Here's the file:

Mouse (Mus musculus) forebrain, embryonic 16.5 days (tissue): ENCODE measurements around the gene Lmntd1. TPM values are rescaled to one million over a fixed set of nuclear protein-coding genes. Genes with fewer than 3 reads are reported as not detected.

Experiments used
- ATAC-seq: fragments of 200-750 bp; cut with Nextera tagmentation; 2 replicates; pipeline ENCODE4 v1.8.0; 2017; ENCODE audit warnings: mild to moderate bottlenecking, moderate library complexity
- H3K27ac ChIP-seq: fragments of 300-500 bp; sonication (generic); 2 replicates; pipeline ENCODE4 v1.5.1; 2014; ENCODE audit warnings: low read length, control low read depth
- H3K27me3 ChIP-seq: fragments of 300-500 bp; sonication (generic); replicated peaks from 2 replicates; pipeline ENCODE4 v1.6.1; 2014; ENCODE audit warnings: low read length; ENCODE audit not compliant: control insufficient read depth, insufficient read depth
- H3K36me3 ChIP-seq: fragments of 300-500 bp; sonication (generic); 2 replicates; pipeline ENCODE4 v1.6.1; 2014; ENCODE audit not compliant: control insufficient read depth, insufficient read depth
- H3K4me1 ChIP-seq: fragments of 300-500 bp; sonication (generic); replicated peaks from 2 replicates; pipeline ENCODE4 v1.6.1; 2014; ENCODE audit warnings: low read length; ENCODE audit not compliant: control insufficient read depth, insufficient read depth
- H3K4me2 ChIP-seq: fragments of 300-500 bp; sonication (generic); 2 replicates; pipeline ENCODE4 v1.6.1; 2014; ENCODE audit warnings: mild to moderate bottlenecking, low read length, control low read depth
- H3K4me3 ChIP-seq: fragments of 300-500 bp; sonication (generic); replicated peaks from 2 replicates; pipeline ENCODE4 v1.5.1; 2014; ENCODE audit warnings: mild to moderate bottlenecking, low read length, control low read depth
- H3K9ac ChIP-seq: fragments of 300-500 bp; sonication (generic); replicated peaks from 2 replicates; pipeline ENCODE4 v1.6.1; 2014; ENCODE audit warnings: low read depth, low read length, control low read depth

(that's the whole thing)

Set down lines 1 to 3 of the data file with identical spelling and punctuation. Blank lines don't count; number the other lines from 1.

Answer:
Mouse (Mus musculus) forebrain, embryonic 16.5 days (tissue): ENCODE measurements around the gene Lmntd1. TPM values are rescaled to one million over a fixed set of nuclear protein-coding genes. Genes with fewer than 3 reads are reported as not detected.

Experiments used
- ATAC-seq: fragments of 200-750 bp; cut with Nextera tagmentation; 2 replicates; pipeline ENCODE4 v1.8.0; 2017; ENCODE audit warnings: mild to moderate bottlenecking, moderate library complexity